Archive for the ‘php5’ Category

Quickly turn on error reporting to see errors.

July 13th, 2011 1 comment

I frequently run into a page where php isn’t displaying errors… A quick way to turn them on without changing the php.ini file is:

error_reporting(E_ALL & ~E_DEPRECATED);

ini_set('display_errors', 'on');

Note: This will not show compile / fatal errors, as the page won’t even run, but if it’s just a regular non syntax related error, it will not be displayed.

Update Thanks for the way to remove deprecated warnings Jacob.

Categories: php5 Tags:

Generating Documentation from XML using xslt

July 10th, 2011 No comments

When I worked at Infusionsoft I re-cycled some code I used to generate a php sdk into code that would generate documentation for the API, it wasn’t pretty but since I didn’t get official time to do it that’s what happens. I left the company, but fortunately Vivin Paliath is actively maintaining the auto-generation of the documentation using xslt, see: Now, if he gets it Mavenized, and part of the formal build process than it will be the icing on the cake for all of us Infusionsoft API developers.

Categories: php5 Tags:

Baking Cake Controllers and Views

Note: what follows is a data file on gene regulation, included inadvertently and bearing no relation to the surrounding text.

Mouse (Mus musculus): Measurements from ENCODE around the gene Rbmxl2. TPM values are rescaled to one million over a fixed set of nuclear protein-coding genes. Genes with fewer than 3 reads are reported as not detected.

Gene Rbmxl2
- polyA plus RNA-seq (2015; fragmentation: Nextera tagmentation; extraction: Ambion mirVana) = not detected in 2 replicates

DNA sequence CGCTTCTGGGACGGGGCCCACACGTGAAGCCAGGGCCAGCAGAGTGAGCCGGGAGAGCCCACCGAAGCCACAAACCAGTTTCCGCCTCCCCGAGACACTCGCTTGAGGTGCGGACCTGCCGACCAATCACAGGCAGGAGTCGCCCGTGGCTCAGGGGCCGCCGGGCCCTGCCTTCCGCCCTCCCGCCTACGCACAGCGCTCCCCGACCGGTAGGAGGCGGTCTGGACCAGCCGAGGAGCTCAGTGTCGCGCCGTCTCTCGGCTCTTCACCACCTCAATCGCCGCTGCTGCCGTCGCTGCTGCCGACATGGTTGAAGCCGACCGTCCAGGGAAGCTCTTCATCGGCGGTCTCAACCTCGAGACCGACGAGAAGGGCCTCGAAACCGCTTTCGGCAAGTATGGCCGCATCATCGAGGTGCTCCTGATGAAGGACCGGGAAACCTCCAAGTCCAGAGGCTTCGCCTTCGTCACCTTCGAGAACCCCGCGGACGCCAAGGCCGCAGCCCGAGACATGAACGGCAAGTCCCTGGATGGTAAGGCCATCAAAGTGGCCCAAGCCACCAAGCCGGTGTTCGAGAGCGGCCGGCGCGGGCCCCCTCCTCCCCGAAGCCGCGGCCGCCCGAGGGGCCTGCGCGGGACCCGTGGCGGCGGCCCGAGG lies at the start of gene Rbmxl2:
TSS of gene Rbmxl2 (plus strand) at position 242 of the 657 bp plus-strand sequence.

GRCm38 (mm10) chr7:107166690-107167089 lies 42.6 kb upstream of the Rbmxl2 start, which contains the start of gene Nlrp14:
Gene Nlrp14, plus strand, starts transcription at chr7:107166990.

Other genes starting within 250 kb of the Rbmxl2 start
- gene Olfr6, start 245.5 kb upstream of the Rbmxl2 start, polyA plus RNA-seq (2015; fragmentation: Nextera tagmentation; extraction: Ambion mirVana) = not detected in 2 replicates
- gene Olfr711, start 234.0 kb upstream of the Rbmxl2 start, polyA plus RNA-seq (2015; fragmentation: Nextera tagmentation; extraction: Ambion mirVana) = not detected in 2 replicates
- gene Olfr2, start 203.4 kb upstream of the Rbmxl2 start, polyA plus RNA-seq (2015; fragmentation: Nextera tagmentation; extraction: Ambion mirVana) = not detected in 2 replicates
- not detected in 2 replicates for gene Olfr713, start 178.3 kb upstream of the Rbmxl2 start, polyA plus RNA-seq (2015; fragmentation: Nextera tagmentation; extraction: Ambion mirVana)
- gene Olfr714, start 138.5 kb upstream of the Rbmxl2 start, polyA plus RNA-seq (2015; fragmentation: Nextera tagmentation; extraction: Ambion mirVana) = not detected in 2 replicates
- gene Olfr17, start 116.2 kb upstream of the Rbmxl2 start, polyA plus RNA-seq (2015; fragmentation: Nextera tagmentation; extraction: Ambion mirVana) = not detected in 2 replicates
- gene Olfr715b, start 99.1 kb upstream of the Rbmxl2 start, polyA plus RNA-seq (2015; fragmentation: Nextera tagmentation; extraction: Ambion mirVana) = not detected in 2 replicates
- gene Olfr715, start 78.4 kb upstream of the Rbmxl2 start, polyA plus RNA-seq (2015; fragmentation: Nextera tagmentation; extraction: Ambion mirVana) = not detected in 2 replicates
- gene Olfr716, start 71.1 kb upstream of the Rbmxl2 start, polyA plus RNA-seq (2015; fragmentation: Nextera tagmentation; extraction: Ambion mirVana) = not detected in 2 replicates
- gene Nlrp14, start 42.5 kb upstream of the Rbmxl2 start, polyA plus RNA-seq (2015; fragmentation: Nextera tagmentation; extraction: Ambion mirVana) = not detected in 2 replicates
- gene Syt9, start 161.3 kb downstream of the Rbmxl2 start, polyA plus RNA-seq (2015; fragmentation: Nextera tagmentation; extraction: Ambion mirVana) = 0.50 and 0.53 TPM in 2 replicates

July 5th, 2011 No comments

Scaffold is awesome!  It genereates everything you need for CRUD, and is fully customizeable…

To use it do…

cake bake controller {controllername} scaffold   (NOT scaffolding)

To make the views

cake bake view {controllername}

Viola!  Instant coolness.

Categories: php5 Tags:

Never ever ever make a php config file not a php file…

November 8th, 2010 1 comment

I was using a php sdk today where the config file is NOT a php file, but rather a file named .cfg…

The problem?  You have to restrict access to this file with a .htaccess file to prevent someone from reading it.  Whereas, if it were a php file, not only would you not have to prevent access to it, you also don’t have to write your own parser.

Lesson…  Don’t use a cfg file, where a php config file will do.

Categories: http, php, php5, web Tags:

Uniserver – Things I Learned Today

October 26th, 2010 No comments

Uniserver on Windows REQUIRES the .htaccess file to have the “Options +ExecCGI +FollowSymLinks” line in it… Or else you get a 403 forbidden on every page you try to access.

Categories: apache, php5, web Tags:

Awesome Prototyping Tool!

October 25th, 2010 No comments

Check out this AWESOME free prototyping tool. Pencil Project.  (It’s a Firefox Plugin / XUL Application)

It let’s you mock up fully functional websites without writing any html code.  Then, you can export it as html, and use it as a starting point for a better mockup.  Or export all the pages to png’s in one shot, and use those as a starting point in Adobe Illustrator, or your design tool of choice.